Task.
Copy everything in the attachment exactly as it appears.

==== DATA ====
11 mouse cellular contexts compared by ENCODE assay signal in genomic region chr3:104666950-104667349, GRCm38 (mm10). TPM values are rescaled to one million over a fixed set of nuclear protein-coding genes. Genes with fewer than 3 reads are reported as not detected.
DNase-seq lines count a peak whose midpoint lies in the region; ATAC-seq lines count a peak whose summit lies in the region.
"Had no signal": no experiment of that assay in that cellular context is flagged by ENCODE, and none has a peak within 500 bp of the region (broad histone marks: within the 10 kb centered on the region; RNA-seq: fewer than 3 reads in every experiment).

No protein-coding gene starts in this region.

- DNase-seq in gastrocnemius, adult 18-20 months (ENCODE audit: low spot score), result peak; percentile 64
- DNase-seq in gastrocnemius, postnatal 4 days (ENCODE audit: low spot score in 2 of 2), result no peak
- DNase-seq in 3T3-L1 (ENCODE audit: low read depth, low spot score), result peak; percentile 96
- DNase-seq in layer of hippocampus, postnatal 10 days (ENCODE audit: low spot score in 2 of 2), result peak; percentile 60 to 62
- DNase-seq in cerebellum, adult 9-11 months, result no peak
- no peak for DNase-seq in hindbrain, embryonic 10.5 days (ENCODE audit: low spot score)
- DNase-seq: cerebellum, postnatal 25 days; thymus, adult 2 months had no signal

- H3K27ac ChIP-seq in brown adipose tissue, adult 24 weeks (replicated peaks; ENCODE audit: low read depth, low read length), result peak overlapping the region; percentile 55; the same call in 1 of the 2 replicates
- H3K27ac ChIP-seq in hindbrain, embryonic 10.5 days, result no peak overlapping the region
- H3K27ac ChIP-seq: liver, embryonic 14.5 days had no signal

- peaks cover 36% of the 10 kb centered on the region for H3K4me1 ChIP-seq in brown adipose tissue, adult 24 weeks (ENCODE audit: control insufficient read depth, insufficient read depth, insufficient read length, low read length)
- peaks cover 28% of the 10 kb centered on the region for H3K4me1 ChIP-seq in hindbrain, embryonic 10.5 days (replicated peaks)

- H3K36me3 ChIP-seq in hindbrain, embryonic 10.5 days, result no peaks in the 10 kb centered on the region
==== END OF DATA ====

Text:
11 mouse cellular contexts compared by ENCODE assay signal in genomic region chr3:104666950-104667349, GRCm38 (mm10). TPM values are rescaled to one million over a fixed set of nuclear protein-coding genes. Genes with fewer than 3 reads are reported as not detected.
DNase-seq lines count a peak whose midpoint lies in the region; ATAC-seq lines count a peak whose summit lies in the region.
"Had no signal": no experiment of that assay in that cellular context is flagged by ENCODE, and none has a peak within 500 bp of the region (broad histone marks: within the 10 kb centered on the region; RNA-seq: fewer than 3 reads in every experiment).

No protein-coding gene starts in this region.

- DNase-seq in gastrocnemius, adult 18-20 months (ENCODE audit: low spot score), result peak; percentile 64
- DNase-seq in gastrocnemius, postnatal 4 days (ENCODE audit: low spot score in 2 of 2), result no peak
- DNase-seq in 3T3-L1 (ENCODE audit: low read depth, low spot score), result peak; percentile 96
- DNase-seq in layer of hippocampus, postnatal 10 days (ENCODE audit: low spot score in 2 of 2), result peak; percentile 60 to 62
- DNase-seq in cerebellum, adult 9-11 months, result no peak
- no peak for DNase-seq in hindbrain, embryonic 10.5 days (ENCODE audit: low spot score)
- DNase-seq: cerebellum, postnatal 25 days; thymus, adult 2 months had no signal

- H3K27ac ChIP-seq in brown adipose tissue, adult 24 weeks (replicated peaks; ENCODE audit: low read depth, low read length), result peak overlapping the region; percentile 55; the same call in 1 of the 2 replicates
- H3K27ac ChIP-seq in hindbrain, embryonic 10.5 days, result no peak overlapping the region
- H3K27ac ChIP-seq: liver, embryonic 14.5 days had no signal

- peaks cover 36% of the 10 kb centered on the region for H3K4me1 ChIP-seq in brown adipose tissue, adult 24 weeks (ENCODE audit: control insufficient read depth, insufficient read depth, insufficient read length, low read length)
- peaks cover 28% of the 10 kb centered on the region for H3K4me1 ChIP-seq in hindbrain, embryonic 10.5 days (replicated peaks)

- H3K36me3 ChIP-seq in hindbrain, embryonic 10.5 days, result no peaks in the 10 kb centered on the region